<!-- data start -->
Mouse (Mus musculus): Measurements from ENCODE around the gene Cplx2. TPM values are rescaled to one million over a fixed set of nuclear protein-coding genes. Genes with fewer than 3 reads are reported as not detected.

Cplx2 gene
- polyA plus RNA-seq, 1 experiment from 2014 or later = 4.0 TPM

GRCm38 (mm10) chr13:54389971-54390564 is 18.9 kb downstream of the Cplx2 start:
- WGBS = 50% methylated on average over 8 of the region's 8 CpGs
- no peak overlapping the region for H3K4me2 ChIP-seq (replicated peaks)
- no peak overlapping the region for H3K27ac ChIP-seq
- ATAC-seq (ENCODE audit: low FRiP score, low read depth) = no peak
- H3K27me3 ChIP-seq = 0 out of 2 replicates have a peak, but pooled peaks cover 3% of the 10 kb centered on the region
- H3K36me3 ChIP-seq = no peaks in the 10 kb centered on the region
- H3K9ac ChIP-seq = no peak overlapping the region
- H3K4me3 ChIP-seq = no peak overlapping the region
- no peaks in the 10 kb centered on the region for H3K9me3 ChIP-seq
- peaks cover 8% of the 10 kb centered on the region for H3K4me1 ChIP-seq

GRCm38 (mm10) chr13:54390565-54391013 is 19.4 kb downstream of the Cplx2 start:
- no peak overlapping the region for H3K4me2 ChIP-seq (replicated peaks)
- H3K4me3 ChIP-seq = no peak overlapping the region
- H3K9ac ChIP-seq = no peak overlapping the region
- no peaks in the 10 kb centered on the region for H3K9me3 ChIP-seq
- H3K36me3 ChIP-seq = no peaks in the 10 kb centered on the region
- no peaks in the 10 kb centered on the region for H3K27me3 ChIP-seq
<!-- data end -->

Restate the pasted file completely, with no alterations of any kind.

Mouse (Mus musculus): Measurements from ENCODE around the gene Cplx2. TPM values are rescaled to one million over a fixed set of nuclear protein-coding genes. Genes with fewer than 3 reads are reported as not detected.

Cplx2 gene
- polyA plus RNA-seq, 1 experiment from 2014 or later = 4.0 TPM

GRCm38 (mm10) chr13:54389971-54390564 is 18.9 kb downstream of the Cplx2 start:
- WGBS = 50% methylated on average over 8 of the region's 8 CpGs
- no peak overlapping the region for H3K4me2 ChIP-seq (replicated peaks)
- no peak overlapping the region for H3K27ac ChIP-seq
- ATAC-seq (ENCODE audit: low FRiP score, low read depth) = no peak
- H3K27me3 ChIP-seq = 0 out of 2 replicates have a peak, but pooled peaks cover 3% of the 10 kb centered on the region
- H3K36me3 ChIP-seq = no peaks in the 10 kb centered on the region
- H3K9ac ChIP-seq = no peak overlapping the region
- H3K4me3 ChIP-seq = no peak overlapping the region
- no peaks in the 10 kb centered on the region for H3K9me3 ChIP-seq
- peaks cover 8% of the 10 kb centered on the region for H3K4me1 ChIP-seq

GRCm38 (mm10) chr13:54390565-54391013 is 19.4 kb downstream of the Cplx2 start:
- no peak overlapping the region for H3K4me2 ChIP-seq (replicated peaks)
- H3K4me3 ChIP-seq = no peak overlapping the region
- H3K9ac ChIP-seq = no peak overlapping the region
- no peaks in the 10 kb centered on the region for H3K9me3 ChIP-seq
- H3K36me3 ChIP-seq = no peaks in the 10 kb centered on the region
- no peaks in the 10 kb centered on the region for H3K27me3 ChIP-seq